A new lawsuit by the FFRF and two of its local members seeks to ensure that the city of Parkersburg, W.Va., complies with the First Amendment by halting its unconstitutional city prayer practice.
The federal lawsuit was filed July 31 in the U.S. District Court for the Southern District of West Virginia, Charleston Division.
The lawsuit challenges Parkersburg City Council’s adoption of the “Lord’s Prayer” as the official Christian prayer, which opens every City Council meeting. The recited version is a biblical translation of Matthew 6:9-13 and concludes with a Christian doxology. Council members lead the prayer and are joined by city residents at each meeting in reciting it. FFRF charges that the prayers violate well-established law and exclude residents who are non-Christian.
Local plaintiffs include Daryl Cobranchi, who has frequently attended meetings and been directed to stand for the Lord’s Prayer, a practice, he notes, which has made him conspicuous by his nonparticipation and which “assigns to second-class status anyone who is not Christian.” Likewise, Eric Engle, also a Parkersburg resident, follows city matters and has felt uncomfortable and pressured to participate in the Christian prayer during public meetings.
At least one member of the City Council has been openly hostile to nonparticipants, the legal complaint charges. Councilman Eric Barber glared at attendees who sat during the prayer at a meeting in September. At the end of that prayer, Barber positioned himself near his microphone, pressed the button, and shouted, “Amen.”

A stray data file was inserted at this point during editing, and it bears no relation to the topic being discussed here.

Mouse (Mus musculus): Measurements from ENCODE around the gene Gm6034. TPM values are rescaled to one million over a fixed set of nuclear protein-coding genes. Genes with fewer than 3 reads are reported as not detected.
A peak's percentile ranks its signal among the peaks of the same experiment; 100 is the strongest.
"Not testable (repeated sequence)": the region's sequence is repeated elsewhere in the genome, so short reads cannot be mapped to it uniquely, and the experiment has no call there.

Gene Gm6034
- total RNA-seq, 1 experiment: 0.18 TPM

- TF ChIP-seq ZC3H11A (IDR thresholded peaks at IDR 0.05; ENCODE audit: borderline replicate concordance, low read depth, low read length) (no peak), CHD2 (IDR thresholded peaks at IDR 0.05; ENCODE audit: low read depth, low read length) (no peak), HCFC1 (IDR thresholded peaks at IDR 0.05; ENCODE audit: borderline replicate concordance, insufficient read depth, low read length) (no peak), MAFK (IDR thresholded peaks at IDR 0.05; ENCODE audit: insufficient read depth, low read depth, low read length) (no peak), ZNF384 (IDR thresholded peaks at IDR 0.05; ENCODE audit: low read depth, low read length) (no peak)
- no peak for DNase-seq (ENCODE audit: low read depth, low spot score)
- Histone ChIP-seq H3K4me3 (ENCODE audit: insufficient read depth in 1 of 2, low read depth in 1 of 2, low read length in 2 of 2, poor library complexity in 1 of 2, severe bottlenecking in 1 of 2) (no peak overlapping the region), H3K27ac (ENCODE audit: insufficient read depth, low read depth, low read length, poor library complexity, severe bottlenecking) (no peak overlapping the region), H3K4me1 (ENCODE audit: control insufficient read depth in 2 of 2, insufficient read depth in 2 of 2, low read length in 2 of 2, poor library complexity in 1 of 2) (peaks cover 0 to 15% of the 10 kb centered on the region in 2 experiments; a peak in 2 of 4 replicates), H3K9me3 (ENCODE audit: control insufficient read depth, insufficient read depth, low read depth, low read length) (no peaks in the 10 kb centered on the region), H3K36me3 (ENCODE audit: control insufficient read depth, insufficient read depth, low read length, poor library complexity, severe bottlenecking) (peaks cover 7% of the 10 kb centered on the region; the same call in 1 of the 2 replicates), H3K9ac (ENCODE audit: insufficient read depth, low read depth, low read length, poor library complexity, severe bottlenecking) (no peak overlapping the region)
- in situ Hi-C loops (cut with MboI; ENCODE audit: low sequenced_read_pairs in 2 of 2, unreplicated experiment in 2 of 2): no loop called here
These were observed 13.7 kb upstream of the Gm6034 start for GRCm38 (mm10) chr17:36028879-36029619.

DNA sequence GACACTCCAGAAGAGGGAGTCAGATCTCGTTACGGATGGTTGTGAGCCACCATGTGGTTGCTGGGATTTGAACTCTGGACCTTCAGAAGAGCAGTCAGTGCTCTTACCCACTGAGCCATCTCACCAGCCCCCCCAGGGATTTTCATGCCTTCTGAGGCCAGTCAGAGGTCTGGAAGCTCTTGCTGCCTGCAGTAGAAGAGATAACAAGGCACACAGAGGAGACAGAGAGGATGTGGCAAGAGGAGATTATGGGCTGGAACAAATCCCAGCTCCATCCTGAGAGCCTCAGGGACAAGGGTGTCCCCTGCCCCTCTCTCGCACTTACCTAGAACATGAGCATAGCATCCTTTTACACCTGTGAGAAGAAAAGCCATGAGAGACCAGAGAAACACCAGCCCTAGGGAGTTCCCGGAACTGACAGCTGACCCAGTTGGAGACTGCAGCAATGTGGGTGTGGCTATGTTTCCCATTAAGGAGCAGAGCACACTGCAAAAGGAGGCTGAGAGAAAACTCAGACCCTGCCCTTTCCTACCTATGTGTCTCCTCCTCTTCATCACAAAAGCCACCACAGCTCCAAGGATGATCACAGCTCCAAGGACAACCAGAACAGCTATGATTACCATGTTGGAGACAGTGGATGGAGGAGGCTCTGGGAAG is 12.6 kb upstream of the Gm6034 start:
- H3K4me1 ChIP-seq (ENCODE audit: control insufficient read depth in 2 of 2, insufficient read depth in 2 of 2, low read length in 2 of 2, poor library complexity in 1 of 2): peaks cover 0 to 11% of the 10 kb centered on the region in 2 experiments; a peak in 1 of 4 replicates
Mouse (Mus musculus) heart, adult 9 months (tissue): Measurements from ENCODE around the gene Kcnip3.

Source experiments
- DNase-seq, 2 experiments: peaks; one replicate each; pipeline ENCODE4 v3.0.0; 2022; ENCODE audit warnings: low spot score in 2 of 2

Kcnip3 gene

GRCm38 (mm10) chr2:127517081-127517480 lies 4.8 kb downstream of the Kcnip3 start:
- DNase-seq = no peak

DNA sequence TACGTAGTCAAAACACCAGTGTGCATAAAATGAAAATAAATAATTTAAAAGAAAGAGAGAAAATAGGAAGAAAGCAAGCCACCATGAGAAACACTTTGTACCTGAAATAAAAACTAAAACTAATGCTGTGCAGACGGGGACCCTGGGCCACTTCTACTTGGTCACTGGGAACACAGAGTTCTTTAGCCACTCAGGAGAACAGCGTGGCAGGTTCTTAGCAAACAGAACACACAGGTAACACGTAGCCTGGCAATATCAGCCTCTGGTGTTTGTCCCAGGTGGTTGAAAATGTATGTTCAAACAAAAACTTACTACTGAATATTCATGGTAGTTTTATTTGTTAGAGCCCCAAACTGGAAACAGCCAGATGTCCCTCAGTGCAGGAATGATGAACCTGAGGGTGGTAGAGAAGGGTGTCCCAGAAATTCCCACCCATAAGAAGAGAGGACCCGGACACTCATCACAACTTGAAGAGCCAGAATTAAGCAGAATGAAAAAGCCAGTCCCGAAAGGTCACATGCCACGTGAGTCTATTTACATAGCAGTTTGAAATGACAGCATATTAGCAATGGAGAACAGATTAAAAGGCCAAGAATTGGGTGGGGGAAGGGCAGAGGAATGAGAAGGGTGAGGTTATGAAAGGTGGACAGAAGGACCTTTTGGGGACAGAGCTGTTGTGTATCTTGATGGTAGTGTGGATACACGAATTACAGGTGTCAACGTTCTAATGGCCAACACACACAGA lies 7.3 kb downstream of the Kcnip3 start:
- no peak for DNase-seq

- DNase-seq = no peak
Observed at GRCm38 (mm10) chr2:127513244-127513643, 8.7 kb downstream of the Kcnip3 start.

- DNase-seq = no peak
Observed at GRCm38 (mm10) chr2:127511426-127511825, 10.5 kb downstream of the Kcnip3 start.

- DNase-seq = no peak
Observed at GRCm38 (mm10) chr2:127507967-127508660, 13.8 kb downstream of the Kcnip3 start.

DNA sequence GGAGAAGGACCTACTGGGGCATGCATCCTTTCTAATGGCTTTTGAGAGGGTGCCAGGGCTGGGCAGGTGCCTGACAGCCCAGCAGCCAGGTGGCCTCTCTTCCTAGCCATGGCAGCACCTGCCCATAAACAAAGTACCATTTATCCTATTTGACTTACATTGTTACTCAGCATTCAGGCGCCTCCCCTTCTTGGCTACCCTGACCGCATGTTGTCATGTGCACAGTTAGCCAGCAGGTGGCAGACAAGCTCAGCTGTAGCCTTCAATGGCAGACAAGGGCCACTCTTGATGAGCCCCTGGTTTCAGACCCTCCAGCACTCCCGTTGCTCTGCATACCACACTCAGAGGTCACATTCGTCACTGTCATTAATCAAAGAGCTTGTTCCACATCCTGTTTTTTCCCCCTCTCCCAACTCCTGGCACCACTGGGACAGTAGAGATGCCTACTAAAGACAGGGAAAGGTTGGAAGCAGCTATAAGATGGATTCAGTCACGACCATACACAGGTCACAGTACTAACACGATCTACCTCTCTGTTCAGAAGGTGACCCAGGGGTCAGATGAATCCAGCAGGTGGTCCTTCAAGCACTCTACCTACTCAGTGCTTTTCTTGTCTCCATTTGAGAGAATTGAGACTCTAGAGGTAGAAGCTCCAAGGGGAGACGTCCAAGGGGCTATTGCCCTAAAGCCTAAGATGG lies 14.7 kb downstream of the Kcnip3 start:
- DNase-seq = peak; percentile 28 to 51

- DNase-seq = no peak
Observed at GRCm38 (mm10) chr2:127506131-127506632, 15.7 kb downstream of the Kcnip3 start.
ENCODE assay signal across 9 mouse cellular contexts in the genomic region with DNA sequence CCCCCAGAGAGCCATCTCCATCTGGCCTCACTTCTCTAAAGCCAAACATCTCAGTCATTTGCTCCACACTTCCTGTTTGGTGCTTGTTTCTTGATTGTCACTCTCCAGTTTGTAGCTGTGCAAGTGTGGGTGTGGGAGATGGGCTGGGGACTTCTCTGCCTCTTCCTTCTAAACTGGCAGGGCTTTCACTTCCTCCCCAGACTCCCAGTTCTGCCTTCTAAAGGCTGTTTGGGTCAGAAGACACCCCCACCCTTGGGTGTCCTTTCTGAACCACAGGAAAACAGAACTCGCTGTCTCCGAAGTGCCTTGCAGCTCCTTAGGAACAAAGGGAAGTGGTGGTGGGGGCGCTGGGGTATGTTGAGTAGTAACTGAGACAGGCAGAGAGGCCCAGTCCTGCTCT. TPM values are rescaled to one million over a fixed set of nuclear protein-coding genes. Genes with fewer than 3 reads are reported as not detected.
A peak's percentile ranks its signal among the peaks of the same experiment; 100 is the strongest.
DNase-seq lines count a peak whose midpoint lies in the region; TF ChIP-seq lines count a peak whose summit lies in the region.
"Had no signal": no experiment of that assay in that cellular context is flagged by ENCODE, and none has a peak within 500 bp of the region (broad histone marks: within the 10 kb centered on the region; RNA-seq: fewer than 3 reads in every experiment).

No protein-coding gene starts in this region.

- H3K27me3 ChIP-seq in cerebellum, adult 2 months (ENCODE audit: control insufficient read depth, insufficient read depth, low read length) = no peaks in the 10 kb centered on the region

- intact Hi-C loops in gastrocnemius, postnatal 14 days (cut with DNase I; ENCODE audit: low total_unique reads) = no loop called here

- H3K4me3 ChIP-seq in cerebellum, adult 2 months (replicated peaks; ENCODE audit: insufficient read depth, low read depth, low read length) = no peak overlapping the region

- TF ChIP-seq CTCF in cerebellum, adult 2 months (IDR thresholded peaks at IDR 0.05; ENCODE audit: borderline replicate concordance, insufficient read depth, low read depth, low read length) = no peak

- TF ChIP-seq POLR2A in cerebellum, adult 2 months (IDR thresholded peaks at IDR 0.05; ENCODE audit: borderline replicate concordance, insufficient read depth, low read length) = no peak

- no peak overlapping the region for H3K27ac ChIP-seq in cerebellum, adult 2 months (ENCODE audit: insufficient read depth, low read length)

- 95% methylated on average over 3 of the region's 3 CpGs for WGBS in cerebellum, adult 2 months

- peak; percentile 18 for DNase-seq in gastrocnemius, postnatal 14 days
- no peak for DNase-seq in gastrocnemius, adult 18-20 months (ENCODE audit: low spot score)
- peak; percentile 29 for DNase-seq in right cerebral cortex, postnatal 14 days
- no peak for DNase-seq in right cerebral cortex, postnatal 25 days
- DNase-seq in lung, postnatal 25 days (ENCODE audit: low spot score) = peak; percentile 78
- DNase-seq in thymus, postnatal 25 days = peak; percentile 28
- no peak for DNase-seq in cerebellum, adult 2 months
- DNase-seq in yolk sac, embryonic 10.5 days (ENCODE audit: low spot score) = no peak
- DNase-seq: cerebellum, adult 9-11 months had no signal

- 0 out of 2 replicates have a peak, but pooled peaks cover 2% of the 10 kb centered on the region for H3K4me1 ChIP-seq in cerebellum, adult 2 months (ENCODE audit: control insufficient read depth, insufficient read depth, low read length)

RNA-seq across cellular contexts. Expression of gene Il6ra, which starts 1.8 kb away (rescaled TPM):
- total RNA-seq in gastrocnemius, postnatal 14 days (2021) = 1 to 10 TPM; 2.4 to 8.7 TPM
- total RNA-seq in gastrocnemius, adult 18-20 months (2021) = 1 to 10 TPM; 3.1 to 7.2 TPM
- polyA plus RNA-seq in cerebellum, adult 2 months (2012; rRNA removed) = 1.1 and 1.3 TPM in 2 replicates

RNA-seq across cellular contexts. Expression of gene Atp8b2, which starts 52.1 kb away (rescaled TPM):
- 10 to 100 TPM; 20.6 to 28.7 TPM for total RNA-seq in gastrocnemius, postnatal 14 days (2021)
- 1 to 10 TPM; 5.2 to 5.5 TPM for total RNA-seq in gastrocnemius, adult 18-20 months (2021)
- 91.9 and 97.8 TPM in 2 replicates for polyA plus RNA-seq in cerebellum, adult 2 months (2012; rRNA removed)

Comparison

Last year, the U.S. Court of Appeals for the Fourth Circuit held that sectarian legislator-led prayers were unconstitutional in the case Lund v. Rowan County, N.C. The Fourth Circuit opinion said, “The principle at stake here may be a profound one, but it is also simple. The Establishment Clause does not permit a seat of government to wrap itself in a single faith.”
The complaint on behalf of the plaintiffs states, “The City Council’s recitation of the Lord’s Prayer has the primary effect of both advancing religion and expressing defendant’s preference for Christianity above all other religions and nonreligion.”
FFRF also is seeking a preliminary injunction, which would prohibit the City Council from continuing to open its meetings with Christian prayers led by council members. The plaintiffs’ brief says, “Given the similarities between this case and Lund, Parkersburg’s Christian invocation practice cannot stand. Plaintiffs’ right to relief under Lund is so clear that defendant’s practice must be enjoined on a preliminary basis.”
Marcus B. Schneider, Kristina Thomas Whiteaker, and FFRF Attorneys Patrick C. Elliott and Christopher Line are co-counsel on the case.